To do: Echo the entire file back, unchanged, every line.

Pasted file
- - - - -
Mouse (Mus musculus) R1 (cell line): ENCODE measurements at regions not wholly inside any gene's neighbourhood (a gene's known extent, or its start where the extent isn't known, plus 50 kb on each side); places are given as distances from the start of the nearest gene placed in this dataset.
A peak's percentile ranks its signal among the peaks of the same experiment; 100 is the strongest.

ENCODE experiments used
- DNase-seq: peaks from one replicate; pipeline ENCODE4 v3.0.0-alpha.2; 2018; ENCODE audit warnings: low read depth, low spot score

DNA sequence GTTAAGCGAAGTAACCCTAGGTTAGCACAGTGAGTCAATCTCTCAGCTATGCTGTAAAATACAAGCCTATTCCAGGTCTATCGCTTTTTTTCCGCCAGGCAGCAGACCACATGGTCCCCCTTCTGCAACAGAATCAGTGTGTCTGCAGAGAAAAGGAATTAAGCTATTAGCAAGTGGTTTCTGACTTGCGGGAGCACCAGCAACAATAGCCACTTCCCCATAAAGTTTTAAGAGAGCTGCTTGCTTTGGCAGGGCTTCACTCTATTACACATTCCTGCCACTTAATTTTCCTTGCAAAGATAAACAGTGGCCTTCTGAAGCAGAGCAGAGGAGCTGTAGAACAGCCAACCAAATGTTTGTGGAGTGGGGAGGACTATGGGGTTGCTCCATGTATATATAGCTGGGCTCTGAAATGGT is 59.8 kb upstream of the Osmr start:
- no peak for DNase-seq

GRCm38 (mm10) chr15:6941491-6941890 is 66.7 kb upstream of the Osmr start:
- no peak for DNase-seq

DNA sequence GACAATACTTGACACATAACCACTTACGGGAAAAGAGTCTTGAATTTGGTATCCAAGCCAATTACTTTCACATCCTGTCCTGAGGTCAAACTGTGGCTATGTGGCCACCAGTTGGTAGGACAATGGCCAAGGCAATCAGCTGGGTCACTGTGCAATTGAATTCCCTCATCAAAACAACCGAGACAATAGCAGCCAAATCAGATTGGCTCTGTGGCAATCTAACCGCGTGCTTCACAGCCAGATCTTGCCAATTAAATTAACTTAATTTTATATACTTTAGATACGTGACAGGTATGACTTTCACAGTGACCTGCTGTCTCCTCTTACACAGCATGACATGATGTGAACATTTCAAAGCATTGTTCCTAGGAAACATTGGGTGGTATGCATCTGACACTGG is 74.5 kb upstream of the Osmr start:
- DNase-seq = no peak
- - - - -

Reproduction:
Mouse (Mus musculus) R1 (cell line): ENCODE measurements at regions not wholly inside any gene's neighbourhood (a gene's known extent, or its start where the extent isn't known, plus 50 kb on each side); places are given as distances from the start of the nearest gene placed in this dataset.
A peak's percentile ranks its signal among the peaks of the same experiment; 100 is the strongest.

ENCODE experiments used
- DNase-seq: peaks from one replicate; pipeline ENCODE4 v3.0.0-alpha.2; 2018; ENCODE audit warnings: low read depth, low spot score

DNA sequence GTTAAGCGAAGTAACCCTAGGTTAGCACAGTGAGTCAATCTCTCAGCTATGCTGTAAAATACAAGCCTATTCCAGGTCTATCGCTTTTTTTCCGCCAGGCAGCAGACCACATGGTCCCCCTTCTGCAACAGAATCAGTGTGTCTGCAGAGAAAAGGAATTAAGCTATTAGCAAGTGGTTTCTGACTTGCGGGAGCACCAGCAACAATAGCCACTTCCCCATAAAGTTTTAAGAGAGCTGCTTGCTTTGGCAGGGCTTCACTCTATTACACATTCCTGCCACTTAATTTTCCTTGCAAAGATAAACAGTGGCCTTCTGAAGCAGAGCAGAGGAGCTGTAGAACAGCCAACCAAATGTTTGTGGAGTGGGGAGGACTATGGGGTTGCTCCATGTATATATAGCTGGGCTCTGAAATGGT is 59.8 kb upstream of the Osmr start:
- no peak for DNase-seq

GRCm38 (mm10) chr15:6941491-6941890 is 66.7 kb upstream of the Osmr start:
- no peak for DNase-seq

DNA sequence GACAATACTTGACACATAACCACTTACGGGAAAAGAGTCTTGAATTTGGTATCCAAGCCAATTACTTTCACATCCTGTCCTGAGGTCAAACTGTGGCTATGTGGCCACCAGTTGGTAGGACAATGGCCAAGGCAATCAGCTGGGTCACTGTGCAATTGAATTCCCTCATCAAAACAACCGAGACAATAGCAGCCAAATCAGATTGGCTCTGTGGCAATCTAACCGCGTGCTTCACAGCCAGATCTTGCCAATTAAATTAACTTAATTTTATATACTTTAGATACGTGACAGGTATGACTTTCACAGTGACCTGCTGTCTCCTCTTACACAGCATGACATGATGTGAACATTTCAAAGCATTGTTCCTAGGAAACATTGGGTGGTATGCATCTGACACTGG is 74.5 kb upstream of the Osmr start:
- DNase-seq = no peak